An indication that there's a problem with your beloved houseplant may be when a spider plant is sticky. Normally pest free, your first thought will likely be, “Why is my spider plant sticky?”. Before you start blaming the kids for spilling something, take a look at the underside of the leaves.
Sticky Residue on Spider Plants
Sticky spider plant leaves are a signal that the piercing, sucking insect known as scale has come to live on your spider plant, making it sticky. There are different kinds of scale, and all are invisible to the naked eye until they form colonies of many. When colonies form on spider plant leaves, a sticky residue remains. Colonies will be visible as small brown patches, usually underneath the leaves of the sticky spider plant. Sometimes scale insects appear as a white, cottony blob-- mealybugs. The substance causing sticky leaves on spider plants is called honeydew. Sticky spider plant leaves may also be caused by aphids or spider mites. What you see when you check the underneath of leaves with sticky residue on spider plants may give you an indication of which pest you're dealing with.
Treating Sticky Leaves on Spider Plant
There are various ways to get rid of the scale and other insects that cause sticky leaves on spider plants. Swabbing the leaves with a cotton swab dipped in alcohol is one way to treat them. This is a time-consuming process, but effective when treatments are applied weekly. Drenching applications of insecticidal soap can also control the problem. You can make your own concoction of insecticidal soap to use when controlling pests that cause sticky spider plant leaves. Neem oil is also effective. Cover all parts of the plant, paying special attention to the underside of the leaves and the center of the spider plant. Fresh potting soil can sometimes help ease the pest problem when combined with treatment. Aphids and other pests are often attracted to the succulent new growth that comes from a regular routine of watering and fertilization. Withhold plant food and reduce watering to a minimum until you've cleared up the problem that is causing sticky spider plant leaves. Now that you've learned the answer to, “Why is my spider plant sticky?”, take the necessary steps to control the pests. Spider plants are resilient and will likely recover from this infestation. In the meantime, root the little plantlets that cascade from the container, so you'll always have great spider plants in your home or outdoor basket.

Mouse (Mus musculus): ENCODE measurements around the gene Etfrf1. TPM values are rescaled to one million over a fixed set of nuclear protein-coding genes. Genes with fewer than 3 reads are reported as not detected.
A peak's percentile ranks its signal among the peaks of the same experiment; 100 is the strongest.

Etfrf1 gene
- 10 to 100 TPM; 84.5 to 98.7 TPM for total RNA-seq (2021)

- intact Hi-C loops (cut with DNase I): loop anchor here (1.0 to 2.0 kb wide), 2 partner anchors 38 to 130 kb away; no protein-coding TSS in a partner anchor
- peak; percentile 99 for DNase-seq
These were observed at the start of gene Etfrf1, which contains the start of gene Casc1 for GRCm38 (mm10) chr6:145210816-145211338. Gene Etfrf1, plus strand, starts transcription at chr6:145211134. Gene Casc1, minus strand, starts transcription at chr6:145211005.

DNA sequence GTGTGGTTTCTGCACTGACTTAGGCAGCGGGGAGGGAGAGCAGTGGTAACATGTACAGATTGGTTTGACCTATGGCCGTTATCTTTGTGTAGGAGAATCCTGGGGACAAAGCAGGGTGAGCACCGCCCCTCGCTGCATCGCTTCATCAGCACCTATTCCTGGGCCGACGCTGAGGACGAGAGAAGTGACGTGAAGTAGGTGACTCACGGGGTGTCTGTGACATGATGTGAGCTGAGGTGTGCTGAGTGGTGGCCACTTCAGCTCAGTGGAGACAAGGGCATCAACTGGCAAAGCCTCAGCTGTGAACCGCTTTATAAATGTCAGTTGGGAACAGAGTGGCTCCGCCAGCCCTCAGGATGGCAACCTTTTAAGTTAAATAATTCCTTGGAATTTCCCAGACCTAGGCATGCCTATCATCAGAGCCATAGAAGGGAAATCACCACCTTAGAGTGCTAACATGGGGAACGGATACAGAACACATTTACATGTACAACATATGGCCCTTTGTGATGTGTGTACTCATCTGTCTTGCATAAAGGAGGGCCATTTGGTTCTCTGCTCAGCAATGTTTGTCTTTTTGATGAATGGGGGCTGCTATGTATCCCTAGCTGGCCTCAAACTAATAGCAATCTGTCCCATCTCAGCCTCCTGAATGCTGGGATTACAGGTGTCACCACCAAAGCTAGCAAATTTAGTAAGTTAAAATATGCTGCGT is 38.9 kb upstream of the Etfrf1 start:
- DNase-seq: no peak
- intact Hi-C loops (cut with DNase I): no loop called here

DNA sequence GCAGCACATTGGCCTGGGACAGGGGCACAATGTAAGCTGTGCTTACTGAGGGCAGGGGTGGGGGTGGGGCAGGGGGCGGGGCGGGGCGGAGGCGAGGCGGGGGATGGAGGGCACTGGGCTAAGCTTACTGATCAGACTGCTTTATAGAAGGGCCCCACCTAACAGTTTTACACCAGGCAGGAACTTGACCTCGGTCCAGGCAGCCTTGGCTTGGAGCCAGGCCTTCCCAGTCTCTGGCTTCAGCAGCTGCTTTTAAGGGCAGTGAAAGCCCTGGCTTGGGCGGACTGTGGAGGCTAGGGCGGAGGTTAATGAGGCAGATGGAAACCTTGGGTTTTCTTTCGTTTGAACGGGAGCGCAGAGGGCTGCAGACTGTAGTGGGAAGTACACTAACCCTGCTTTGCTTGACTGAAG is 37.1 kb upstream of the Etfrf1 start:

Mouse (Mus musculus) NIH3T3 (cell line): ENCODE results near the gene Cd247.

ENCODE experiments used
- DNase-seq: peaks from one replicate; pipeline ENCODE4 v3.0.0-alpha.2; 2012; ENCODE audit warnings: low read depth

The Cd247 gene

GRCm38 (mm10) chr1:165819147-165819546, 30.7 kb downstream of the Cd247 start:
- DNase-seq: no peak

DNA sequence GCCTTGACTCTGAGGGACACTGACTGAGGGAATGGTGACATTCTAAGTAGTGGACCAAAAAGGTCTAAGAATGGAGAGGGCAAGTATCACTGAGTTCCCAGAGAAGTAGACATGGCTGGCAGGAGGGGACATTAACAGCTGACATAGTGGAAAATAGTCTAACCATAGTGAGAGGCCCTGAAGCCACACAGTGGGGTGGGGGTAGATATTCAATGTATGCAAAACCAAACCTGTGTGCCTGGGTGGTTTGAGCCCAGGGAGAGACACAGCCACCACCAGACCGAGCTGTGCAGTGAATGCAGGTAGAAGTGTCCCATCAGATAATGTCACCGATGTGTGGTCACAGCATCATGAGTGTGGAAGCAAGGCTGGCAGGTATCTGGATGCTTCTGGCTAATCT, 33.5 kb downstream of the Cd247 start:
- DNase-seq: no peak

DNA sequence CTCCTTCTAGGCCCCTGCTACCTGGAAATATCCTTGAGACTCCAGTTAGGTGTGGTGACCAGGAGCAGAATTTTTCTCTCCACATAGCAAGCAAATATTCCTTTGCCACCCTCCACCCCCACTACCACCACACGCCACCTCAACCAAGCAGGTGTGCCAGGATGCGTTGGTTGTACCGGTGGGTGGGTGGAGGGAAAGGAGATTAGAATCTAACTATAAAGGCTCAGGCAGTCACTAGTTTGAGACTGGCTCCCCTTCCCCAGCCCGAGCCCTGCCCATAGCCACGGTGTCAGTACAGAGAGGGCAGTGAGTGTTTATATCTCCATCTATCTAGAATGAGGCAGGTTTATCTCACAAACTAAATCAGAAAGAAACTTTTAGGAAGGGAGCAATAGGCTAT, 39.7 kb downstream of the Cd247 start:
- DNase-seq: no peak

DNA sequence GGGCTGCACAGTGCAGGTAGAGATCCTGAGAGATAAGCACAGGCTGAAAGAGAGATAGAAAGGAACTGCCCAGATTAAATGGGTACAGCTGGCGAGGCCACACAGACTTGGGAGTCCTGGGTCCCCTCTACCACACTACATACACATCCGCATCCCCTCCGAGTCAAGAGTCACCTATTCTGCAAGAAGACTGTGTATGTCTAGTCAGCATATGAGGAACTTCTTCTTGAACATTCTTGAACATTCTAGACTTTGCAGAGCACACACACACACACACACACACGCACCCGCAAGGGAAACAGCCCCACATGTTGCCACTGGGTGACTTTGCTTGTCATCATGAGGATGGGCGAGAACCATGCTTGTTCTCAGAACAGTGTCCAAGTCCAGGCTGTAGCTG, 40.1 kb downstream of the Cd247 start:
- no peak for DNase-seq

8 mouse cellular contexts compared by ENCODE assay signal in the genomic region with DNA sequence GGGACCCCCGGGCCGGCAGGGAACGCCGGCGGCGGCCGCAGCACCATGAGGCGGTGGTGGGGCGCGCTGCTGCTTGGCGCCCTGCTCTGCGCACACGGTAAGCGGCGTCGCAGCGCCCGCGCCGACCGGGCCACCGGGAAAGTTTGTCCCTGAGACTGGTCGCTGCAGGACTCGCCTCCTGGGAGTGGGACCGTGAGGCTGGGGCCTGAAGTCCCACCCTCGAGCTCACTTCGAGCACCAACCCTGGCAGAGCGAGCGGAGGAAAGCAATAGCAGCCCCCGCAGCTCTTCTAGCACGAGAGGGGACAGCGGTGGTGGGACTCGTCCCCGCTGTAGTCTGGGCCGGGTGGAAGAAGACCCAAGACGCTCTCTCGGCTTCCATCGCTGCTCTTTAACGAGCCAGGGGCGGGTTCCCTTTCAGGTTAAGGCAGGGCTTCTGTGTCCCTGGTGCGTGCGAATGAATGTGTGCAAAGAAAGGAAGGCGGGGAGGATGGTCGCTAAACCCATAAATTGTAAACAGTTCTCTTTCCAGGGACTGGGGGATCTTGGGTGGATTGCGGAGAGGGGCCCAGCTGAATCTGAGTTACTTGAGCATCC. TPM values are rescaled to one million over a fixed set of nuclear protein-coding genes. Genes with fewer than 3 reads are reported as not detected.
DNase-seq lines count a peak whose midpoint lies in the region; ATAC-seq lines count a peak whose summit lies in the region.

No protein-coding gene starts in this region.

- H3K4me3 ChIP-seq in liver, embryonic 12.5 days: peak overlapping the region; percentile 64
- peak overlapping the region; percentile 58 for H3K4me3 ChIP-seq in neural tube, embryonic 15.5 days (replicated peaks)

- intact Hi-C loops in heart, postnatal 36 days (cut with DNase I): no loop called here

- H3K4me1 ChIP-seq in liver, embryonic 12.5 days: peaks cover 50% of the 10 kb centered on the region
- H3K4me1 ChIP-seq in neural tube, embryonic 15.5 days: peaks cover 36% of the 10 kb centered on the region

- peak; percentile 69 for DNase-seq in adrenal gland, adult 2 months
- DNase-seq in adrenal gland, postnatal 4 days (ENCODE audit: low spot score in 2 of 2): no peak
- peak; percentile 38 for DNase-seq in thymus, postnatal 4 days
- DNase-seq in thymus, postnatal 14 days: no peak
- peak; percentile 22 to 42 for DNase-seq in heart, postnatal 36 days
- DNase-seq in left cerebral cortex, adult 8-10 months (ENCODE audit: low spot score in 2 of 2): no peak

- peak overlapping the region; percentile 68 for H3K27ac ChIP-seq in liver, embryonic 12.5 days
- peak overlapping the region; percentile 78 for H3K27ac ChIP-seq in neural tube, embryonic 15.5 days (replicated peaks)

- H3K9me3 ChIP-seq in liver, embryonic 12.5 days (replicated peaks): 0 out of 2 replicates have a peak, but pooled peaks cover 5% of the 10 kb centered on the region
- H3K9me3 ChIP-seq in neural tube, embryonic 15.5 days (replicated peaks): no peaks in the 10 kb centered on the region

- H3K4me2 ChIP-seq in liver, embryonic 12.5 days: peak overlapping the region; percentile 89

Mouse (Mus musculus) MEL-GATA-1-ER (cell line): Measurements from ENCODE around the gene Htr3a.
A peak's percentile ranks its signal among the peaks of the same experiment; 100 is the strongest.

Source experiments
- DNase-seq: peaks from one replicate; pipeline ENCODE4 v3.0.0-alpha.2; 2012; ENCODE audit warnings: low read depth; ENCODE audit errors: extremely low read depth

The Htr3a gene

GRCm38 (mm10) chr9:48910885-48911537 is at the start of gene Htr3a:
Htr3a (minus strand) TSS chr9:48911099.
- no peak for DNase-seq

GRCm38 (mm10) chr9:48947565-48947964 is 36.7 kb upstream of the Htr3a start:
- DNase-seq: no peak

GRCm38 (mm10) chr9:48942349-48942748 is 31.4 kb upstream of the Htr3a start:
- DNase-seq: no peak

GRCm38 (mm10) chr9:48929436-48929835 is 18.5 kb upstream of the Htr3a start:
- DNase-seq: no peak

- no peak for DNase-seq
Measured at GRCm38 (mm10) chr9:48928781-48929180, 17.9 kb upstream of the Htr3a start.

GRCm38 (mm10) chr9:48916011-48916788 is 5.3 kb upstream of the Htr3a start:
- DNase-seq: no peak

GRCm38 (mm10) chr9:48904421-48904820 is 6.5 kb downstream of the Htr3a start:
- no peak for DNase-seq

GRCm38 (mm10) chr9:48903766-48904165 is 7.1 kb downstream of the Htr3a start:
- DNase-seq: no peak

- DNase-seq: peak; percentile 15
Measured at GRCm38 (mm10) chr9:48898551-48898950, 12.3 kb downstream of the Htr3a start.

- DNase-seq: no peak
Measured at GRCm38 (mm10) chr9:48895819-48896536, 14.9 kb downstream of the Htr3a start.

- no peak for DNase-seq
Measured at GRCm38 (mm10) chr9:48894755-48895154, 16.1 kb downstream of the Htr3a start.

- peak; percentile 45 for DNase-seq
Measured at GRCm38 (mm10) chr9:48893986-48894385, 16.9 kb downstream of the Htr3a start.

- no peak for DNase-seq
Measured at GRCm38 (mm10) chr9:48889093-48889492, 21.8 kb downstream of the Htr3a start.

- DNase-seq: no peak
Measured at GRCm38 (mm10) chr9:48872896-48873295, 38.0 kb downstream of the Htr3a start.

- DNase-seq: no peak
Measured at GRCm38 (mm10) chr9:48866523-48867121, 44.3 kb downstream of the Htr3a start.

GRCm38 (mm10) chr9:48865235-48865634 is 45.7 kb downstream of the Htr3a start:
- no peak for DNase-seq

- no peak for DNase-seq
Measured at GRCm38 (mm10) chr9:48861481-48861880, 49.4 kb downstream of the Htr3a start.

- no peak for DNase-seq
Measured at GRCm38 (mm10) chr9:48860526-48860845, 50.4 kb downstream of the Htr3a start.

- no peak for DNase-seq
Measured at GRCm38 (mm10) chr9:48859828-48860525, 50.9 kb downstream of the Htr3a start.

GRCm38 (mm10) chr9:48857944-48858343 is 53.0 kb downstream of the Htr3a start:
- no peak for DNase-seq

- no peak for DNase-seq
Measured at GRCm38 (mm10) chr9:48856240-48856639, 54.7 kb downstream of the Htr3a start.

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Becca Badgett was a regular contributor to Gardening Know How for ten years. Co-author of the book How to Grow an EMERGENCY Garden, Becca specializes in succulent and cactus gardening.
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